Last week I got a slew of friend requests from people I didn’t know. It confused me for a few days – I’ve tested with unfriending a friend and checked that I am totally unfindable on Facebook. Then I realised that the reason for the requests was because I’m starting to try and move those 2,500 fans over to a Facebook page – but when you post on a group, you post as yourself.

So now I’ve locked down even tighter. You can only add me as a friend if we have a friend in common. I’m also going to start creating levels of privacy for groups of friends – I don’t want the people I add through work to be able to see just how much fun I had at University.

I wonder if I’m unique in my approach to Facebook and how I use it. Or if I’m silly to even try and make Facebook my only private network. The whole push to Facebook pages is based around the idea that people want to be able to interact with brands and organisations online. Is my super tight privacy policy restricting this? Do other people in my industry have the same approach to their Facebook privacy?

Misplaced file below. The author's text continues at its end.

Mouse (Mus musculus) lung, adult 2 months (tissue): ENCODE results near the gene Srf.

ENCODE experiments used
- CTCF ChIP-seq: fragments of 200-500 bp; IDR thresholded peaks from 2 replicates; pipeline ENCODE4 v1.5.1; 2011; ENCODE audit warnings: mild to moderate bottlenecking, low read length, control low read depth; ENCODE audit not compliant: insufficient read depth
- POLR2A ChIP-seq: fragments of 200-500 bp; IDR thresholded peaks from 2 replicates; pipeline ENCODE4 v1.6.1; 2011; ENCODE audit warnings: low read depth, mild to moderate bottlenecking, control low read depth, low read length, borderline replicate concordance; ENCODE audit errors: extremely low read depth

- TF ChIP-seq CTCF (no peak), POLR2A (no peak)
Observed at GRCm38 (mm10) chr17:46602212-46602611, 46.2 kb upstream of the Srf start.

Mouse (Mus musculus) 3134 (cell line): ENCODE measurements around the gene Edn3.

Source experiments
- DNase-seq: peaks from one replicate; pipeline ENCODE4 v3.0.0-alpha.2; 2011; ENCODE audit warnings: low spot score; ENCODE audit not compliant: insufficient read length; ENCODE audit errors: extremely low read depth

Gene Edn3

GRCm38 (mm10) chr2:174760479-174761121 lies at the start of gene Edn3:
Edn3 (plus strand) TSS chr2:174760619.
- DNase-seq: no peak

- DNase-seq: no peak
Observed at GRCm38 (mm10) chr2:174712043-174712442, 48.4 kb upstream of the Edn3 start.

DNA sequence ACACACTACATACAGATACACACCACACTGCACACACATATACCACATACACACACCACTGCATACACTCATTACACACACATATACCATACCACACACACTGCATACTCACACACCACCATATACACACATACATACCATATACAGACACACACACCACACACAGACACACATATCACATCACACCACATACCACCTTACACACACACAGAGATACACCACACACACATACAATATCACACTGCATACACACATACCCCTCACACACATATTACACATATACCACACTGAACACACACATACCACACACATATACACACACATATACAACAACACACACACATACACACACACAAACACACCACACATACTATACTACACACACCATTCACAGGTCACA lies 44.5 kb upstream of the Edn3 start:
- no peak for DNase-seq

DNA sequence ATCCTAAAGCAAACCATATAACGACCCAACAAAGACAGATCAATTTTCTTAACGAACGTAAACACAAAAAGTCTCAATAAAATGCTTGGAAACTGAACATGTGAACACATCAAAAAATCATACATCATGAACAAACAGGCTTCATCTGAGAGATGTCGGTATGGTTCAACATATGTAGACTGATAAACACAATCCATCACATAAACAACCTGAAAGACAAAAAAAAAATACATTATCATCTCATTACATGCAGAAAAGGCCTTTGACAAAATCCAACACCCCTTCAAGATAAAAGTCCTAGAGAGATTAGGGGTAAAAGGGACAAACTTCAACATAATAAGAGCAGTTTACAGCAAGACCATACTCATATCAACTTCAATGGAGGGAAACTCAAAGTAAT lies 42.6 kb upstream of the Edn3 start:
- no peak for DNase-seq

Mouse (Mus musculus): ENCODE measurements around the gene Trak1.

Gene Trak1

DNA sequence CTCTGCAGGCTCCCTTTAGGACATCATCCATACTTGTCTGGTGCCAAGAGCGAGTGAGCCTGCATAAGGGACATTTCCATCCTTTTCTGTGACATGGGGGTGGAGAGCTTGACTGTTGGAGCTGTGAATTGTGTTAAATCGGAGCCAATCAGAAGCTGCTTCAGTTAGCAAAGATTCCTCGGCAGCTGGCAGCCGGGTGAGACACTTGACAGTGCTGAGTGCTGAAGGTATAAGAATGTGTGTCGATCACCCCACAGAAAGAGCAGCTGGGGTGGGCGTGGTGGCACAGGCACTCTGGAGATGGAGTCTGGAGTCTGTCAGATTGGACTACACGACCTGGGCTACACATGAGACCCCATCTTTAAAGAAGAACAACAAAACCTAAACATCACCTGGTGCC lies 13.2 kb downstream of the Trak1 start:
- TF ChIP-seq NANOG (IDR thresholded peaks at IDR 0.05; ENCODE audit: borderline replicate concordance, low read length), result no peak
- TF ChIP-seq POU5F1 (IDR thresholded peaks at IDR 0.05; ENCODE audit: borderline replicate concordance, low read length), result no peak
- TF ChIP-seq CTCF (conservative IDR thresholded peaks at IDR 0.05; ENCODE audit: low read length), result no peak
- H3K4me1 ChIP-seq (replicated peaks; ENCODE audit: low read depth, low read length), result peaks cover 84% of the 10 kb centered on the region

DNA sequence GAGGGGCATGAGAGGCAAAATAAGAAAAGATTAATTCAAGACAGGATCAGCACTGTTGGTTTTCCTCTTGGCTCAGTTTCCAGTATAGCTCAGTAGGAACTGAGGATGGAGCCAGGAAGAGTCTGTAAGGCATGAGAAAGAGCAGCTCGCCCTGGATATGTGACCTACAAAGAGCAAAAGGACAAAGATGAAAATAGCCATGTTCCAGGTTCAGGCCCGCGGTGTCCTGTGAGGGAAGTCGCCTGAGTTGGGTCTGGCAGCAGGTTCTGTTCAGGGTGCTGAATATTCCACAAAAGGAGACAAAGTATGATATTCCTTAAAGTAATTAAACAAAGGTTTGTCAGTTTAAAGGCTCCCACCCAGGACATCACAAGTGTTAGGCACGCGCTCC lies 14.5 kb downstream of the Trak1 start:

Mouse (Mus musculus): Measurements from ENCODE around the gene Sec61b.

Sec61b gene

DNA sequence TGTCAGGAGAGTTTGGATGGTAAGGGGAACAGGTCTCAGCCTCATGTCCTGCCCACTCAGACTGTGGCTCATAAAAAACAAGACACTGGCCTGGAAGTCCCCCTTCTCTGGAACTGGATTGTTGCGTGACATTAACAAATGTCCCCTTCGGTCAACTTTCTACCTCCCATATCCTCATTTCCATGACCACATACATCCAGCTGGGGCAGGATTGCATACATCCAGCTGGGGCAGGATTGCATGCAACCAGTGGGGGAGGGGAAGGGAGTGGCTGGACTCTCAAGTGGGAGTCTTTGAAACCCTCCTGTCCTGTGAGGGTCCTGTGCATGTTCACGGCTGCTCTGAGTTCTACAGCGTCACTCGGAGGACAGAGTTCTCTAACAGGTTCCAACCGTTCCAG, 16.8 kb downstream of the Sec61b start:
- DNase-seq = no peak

3 Responses to “The contentious issue of privacy in an age of sharing”

  1. mandi July 10, 2010 at 1:12 am #

    Interesting points! I tell clients that they should never put anything on Facebook (or anywhere online for that matter) that they wouldn't want seen by their mother. I of course don't practise what I preach but my Facebook profile has always been locked up with customised privacy settings. I put them to the test with and was pretty happy that I'd had the restrictions I assumed I had!You raise really significant issues around departments like CPS who so need community support yet don't have the opportunity to benefit from social media. Defense is in a similar position – any attempt to create a public forum would be immediately overrun by angry posts of "babykillers" without any attempt to facilitate a constructive debate. Also any baby steps they take to get into social media are shot down by industry types who say blogs without comments or heavily moderated forums aren't doing it right and they shouldn't be doing it at all. Would love to see some discussions around how we can help this!Great post!